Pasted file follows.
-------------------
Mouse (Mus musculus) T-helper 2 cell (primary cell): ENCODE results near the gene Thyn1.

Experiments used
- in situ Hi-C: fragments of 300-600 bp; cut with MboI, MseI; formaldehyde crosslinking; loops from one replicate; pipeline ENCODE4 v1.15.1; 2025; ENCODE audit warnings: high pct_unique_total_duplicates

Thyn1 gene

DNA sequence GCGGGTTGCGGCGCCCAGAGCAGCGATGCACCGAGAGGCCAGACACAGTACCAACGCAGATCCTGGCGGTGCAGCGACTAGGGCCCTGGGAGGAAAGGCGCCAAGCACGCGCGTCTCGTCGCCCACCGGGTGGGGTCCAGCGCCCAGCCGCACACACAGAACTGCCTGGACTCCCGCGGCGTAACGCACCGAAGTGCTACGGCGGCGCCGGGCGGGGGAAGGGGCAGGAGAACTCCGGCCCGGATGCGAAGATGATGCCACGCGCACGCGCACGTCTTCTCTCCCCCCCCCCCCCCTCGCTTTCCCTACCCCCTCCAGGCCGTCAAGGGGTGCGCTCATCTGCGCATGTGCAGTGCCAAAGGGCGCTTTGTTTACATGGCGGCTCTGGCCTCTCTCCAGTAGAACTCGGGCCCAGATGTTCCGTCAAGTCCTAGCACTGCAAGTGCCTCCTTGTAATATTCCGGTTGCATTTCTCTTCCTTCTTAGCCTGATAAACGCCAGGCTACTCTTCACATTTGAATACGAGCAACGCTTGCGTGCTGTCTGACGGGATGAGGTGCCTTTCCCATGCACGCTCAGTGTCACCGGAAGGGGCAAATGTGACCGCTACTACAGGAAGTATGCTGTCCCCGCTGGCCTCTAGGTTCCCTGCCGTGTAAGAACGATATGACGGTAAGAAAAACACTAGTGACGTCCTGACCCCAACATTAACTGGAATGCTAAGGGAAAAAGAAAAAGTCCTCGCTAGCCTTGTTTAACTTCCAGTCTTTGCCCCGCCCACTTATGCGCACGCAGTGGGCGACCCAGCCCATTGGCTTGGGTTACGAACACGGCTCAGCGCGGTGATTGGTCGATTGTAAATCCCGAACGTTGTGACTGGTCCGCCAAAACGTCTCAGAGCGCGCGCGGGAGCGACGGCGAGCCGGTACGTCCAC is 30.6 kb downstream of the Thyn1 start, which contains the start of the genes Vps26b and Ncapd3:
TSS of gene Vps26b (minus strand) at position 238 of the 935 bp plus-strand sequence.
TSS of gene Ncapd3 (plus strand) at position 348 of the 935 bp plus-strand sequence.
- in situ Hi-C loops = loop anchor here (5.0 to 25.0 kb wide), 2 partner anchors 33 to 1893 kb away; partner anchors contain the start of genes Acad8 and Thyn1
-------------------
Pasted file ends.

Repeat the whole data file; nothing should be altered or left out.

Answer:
Mouse (Mus musculus) T-helper 2 cell (primary cell): ENCODE results near the gene Thyn1.

Experiments used
- in situ Hi-C: fragments of 300-600 bp; cut with MboI, MseI; formaldehyde crosslinking; loops from one replicate; pipeline ENCODE4 v1.15.1; 2025; ENCODE audit warnings: high pct_unique_total_duplicates

Thyn1 gene

DNA sequence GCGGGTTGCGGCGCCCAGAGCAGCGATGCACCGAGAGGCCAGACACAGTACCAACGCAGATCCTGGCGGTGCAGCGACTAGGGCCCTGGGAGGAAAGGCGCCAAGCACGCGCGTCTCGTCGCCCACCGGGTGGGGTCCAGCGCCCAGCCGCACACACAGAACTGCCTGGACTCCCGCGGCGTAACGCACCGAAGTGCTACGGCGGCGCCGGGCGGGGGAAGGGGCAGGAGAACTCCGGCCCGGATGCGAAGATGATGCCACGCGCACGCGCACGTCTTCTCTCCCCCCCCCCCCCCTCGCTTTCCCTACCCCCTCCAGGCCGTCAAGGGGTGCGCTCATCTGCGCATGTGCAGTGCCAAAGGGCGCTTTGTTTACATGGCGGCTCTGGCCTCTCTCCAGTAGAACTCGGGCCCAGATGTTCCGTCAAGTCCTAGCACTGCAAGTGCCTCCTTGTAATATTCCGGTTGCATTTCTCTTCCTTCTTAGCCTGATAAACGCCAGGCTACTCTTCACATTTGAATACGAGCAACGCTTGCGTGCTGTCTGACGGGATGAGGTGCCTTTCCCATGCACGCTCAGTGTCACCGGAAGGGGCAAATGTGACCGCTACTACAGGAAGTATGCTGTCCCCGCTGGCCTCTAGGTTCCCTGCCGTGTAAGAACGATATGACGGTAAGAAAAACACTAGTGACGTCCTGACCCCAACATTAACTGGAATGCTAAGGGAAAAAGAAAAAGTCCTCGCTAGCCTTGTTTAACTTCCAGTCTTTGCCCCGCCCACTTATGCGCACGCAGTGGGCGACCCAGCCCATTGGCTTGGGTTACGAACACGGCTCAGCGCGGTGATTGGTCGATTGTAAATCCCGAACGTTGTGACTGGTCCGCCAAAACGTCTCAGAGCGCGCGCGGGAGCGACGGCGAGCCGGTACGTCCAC is 30.6 kb downstream of the Thyn1 start, which contains the start of the genes Vps26b and Ncapd3:
TSS of gene Vps26b (minus strand) at position 238 of the 935 bp plus-strand sequence.
TSS of gene Ncapd3 (plus strand) at position 348 of the 935 bp plus-strand sequence.
- in situ Hi-C loops = loop anchor here (5.0 to 25.0 kb wide), 2 partner anchors 33 to 1893 kb away; partner anchors contain the start of genes Acad8 and Thyn1